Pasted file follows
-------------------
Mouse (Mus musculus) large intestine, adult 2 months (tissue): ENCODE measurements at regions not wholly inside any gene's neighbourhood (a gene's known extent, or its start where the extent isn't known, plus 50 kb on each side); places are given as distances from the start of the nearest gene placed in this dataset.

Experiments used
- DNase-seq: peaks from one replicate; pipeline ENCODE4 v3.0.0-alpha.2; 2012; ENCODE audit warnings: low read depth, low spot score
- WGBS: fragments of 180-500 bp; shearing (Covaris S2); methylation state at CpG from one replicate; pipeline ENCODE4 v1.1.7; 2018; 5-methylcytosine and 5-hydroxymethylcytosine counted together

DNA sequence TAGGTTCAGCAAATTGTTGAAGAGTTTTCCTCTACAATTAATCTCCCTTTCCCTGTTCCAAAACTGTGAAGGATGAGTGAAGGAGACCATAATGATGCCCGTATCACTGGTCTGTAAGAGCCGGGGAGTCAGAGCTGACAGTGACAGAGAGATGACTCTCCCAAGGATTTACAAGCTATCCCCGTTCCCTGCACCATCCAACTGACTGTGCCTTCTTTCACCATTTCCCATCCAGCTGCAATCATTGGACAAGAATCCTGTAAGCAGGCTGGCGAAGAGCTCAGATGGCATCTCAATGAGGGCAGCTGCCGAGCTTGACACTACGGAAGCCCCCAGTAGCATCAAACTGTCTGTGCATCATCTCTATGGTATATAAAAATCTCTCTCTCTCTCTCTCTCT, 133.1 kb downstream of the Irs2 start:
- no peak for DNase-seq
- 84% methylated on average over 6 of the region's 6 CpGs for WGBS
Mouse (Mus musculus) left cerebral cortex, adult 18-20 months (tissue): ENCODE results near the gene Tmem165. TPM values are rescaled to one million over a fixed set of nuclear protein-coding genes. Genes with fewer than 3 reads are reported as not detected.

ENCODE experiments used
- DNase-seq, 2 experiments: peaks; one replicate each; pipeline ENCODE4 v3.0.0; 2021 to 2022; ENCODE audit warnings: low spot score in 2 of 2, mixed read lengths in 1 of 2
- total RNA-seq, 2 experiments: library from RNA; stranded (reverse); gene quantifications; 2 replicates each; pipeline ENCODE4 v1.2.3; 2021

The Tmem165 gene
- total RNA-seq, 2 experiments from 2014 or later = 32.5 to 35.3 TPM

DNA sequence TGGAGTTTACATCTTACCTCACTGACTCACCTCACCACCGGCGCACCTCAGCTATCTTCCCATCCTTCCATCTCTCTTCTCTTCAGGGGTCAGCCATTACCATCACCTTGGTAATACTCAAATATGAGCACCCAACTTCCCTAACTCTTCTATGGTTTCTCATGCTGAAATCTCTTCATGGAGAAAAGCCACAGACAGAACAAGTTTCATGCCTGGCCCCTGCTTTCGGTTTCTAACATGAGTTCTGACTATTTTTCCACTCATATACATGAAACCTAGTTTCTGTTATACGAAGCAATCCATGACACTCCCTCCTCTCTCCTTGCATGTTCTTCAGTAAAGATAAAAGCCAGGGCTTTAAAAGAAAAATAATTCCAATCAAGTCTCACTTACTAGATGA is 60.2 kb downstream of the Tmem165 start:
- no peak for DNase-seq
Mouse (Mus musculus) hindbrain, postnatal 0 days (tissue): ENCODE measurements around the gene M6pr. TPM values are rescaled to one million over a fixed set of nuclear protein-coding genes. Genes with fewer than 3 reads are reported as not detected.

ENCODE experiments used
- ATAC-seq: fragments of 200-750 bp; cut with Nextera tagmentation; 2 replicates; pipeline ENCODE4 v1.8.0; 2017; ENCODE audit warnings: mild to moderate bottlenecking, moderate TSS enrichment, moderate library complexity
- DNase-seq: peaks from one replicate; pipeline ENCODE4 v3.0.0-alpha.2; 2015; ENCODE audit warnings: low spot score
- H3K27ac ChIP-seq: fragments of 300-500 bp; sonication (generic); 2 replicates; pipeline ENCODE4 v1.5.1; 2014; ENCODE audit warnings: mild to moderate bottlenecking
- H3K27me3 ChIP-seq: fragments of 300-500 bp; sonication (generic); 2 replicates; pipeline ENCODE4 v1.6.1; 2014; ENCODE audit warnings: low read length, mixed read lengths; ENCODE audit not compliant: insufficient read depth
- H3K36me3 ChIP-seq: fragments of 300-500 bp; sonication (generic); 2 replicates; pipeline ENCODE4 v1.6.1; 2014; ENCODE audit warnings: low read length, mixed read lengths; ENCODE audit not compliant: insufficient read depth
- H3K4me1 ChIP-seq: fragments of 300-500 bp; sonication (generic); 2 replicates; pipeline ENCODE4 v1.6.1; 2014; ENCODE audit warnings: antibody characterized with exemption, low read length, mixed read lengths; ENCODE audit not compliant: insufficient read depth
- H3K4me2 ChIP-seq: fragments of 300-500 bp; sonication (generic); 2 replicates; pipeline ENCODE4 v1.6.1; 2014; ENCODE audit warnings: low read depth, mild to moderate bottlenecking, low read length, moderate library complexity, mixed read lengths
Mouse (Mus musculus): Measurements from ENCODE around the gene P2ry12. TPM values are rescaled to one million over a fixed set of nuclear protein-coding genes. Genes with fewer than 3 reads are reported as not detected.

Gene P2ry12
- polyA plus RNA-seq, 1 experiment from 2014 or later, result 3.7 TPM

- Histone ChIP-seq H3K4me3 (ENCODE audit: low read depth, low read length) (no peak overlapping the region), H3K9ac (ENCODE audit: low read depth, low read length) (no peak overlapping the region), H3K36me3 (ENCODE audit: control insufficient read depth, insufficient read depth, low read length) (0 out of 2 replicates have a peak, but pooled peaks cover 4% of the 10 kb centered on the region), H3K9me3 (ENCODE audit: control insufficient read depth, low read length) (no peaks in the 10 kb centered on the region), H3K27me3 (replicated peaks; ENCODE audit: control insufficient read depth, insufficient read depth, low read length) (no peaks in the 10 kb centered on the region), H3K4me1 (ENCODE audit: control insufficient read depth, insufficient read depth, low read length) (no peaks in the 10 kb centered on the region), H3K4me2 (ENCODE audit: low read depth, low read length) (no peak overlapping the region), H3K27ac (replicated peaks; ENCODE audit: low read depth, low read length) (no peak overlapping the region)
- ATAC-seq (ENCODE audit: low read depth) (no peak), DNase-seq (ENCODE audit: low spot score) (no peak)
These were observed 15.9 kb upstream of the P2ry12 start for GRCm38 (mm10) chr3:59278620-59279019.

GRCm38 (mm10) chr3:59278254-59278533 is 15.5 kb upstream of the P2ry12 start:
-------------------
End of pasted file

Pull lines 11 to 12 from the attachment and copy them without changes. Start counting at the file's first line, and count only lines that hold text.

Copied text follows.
- total RNA-seq, 2 experiments: library from RNA; stranded (reverse); gene quantifications; 2 replicates each; pipeline ENCODE4 v1.2.3; 2021

The Tmem165 gene